By MARK THOMA
If you weren’t convinced already, the negotiations over the debt ceiling ought to have cleared up any doubt that Congress is becoming increasingly dysfunctional. But the debt negotiations are simply the latest and most extreme example of a trend on Capitol Hill toward the use of unbending rules, triggers, ticking bombs, and other devices to compensate for dysfunction and the inability to make progress on important issues.
When people have trouble making commitments and then sticking with the plan, they often turn to incentives to help them reach their goals. For example, people frequently announce their intention to exercise every day, give up sweets, or quit smoking to friends, family, and co-workers. This increases the cost of cheating – people you care about will think less of you if you can’t keep your word – and helps create the willpower needed to stay focused on the long-run objective. Putting the decision in the hands of a third party or putting money on the line—for example, a bet that you’ll lose 10n pounds by a particular date--can also help you resist short-run temptations that interfere with long-run goals.
Policymakers rely upon these mechanisms, too. Paygo rules for Congress, Taylor rules for the Fed, trigger mechanisms, pledges, binding up or down votes on committee recommendations, and the like are all designed to induce or force policymakers to choose positions they might otherwise not support.
Binding rules and other mechanisms can help policy in several ways. For example, economists talk a lot about the importance of Federal Reserve credibility. When the Fed says it is going to hold the line on inflation, it matters whether or not it is believed. A commitment to a policy rule with an explicit inflation target can help the Fed gain the credibility it needs to conduct successful policy.
And rules such as Paygo—which require any tax cut or mandatory spending increase to be offset by a tax increase or spending reduction —are designed to overcome flawed incentives by forcing policymakers to consider how to pay for the benefits they hand out to constituents.
For example, when a member of Congress votes to cut taxes, it improves the chances of reelection, so there is a short-run benefit—for the member. But it’s often a future congressman who ends up having to close the budget hole (it’s as though I eat the cake, and you gain the weight). In this instance, the device helps improve policy.
Still, good old-fashioned discretionary policy is much better than an unbending rule. For example, balanced budget requirements have benefits, but they also magnify business cycles, so these rules carry an even higher cost. Having the discretion to run deficits in bad times and surpluses in good is much better if Congress can find the will to raise taxes and cut spending when business is booming.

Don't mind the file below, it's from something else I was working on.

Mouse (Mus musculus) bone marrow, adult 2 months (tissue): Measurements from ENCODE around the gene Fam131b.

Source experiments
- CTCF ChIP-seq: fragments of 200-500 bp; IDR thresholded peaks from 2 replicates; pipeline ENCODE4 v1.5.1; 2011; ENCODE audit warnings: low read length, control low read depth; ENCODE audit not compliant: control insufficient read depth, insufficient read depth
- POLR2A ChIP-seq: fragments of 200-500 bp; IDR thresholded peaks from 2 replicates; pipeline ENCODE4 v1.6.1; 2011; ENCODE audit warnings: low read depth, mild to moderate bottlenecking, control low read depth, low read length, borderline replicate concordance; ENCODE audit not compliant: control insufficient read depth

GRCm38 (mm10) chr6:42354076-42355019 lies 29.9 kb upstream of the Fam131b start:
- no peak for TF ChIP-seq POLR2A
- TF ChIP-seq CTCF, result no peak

In addition, balanced budget rules can cause rushed decisions if the statutory deadlines for achieving balance leave little time for careful deliberation. This is also a problem with mechanisms such as strapping a debt-ceiling bomb to the economy. These policies create an unyielding deadline and often produce an outcome that is far from optimal, perhaps even worse than doing nothing. The problem is that once the public has become convinced that these mechanisms are the only way to get anywhere, a view supported by recent history, they can be used to try and manipulate the outcome. This can lead to a very one-sided policy or, if the strategy fails, a policy mess that must be resolved by whatever means are available.
But there is an important unanswered question in all of this. Many of the factors that have caused policymakers to rely on these mechanisms when making decisions have always been present, yet in recent times the use of these devices appears to be increasing. Why is that?
One answer is that the press is not doing its job. The cost of extremism, such as building a debt-ceiling bomb that risks blowing up the economy, is very low. If there is little chance that bad press will harm reelection chances, and some reason to expect a gain, then why not take a chance on an extreme strategy with high potential benefits? Another answer is that increasing inequality and polarization that our emerging two-tiered society has generated have diminished the areas where there is common ground between the two sides. Thus, it is becoming more and more difficult to agree on anything.
Yet another explanation that is often put forth to explain the change in congressional behavior is that legislators today are less patriotic than they once were. That is, nation used to come before party, but those days are long gone.
But patriotism is not the problem. What has changed is that we have become, in many respects, two separate nations living within a common border. Patriotism is as strong as ever within each nation, but there is very little recognition that the needs of the other group are legitimate or have any standing at all in policy decisions.
Thus, we are no longer indivisible. Justice for my group rather than justice for all dominates the political landscape and pollutes the policy environment. Until that is fixed – if it can be fixed – no amount of rules, triggers, ticking bombs, or other devices will set it right again.
Mark Thoma is a professor of economics at the University of Oregon and author of the blog Economist's View.